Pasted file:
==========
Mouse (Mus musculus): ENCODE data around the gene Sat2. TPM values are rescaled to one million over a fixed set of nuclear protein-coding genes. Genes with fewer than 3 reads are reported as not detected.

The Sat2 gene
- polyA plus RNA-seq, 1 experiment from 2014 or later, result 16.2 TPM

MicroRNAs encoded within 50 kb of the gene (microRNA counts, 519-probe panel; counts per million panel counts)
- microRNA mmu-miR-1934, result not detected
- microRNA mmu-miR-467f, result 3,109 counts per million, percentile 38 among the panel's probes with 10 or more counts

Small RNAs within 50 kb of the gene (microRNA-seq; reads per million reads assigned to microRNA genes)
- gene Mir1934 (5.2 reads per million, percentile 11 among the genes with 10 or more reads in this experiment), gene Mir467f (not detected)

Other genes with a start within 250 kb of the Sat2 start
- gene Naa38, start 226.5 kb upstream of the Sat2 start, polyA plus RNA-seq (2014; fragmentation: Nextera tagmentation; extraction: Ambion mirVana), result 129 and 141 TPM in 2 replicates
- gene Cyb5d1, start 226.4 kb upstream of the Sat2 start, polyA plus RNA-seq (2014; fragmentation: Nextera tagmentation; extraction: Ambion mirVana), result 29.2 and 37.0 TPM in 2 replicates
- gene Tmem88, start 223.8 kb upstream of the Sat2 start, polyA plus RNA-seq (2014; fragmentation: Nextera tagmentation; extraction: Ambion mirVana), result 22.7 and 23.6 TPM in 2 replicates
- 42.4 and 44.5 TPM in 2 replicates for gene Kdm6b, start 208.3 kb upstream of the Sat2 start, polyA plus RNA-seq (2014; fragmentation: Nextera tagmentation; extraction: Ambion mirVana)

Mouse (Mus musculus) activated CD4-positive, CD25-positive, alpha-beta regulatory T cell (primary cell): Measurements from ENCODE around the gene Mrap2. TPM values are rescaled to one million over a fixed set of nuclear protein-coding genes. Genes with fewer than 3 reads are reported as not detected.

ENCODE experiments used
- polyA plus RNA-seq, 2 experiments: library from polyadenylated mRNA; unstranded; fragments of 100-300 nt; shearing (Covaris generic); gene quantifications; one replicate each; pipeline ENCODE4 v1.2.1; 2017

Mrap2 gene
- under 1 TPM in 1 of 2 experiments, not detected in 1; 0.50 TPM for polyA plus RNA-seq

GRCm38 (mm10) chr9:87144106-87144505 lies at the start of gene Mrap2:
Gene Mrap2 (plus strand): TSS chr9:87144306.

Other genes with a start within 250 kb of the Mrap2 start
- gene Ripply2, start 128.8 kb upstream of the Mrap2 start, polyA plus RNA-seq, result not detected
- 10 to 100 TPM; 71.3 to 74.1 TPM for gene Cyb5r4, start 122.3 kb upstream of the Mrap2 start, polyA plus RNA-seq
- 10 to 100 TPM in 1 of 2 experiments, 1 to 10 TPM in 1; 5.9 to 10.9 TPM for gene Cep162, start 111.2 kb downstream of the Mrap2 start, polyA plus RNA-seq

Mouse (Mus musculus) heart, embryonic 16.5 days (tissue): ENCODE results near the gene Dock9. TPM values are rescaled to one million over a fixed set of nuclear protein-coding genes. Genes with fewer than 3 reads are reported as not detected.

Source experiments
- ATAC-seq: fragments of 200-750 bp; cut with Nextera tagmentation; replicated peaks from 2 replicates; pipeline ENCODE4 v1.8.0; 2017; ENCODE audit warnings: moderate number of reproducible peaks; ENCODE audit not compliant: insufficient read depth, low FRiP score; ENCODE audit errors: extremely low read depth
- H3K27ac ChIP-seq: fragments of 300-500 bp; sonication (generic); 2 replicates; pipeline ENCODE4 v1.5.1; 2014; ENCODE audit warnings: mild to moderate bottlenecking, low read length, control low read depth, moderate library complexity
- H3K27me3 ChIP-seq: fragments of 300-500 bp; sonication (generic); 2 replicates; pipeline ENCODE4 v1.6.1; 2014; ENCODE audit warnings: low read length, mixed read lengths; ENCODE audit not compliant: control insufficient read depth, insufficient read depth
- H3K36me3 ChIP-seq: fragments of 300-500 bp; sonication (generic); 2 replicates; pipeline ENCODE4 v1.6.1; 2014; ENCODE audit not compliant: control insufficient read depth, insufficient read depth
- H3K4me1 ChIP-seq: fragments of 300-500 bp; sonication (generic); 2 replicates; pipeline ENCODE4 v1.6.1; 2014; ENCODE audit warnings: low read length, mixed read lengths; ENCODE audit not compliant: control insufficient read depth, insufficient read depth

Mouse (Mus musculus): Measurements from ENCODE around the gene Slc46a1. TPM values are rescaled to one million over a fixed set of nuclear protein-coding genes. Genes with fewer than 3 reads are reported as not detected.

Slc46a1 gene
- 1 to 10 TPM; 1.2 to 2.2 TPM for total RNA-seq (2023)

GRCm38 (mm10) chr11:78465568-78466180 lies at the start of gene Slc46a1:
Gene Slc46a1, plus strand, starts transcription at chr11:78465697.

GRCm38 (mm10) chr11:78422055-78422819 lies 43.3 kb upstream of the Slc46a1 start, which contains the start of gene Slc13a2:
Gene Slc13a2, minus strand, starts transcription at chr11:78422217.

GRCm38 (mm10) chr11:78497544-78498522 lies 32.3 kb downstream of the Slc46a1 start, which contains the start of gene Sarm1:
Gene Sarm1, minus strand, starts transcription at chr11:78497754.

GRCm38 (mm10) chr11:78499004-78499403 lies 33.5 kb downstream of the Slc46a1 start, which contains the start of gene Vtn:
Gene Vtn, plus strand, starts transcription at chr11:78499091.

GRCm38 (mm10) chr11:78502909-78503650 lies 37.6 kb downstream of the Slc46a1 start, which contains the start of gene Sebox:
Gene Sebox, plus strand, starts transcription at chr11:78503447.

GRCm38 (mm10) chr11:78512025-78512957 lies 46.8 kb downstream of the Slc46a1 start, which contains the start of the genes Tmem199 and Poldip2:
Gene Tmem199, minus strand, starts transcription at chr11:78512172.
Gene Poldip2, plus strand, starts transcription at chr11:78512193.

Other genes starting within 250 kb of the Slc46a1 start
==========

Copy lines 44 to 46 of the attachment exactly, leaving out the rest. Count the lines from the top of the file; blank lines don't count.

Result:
Gene Sebox, plus strand, starts transcription at chr11:78503447.

GRCm38 (mm10) chr11:78512025-78512957 lies 46.8 kb downstream of the Slc46a1 start, which contains the start of the genes Tmem199 and Poldip2:
Gene Tmem199, minus strand, starts transcription at chr11:78512172.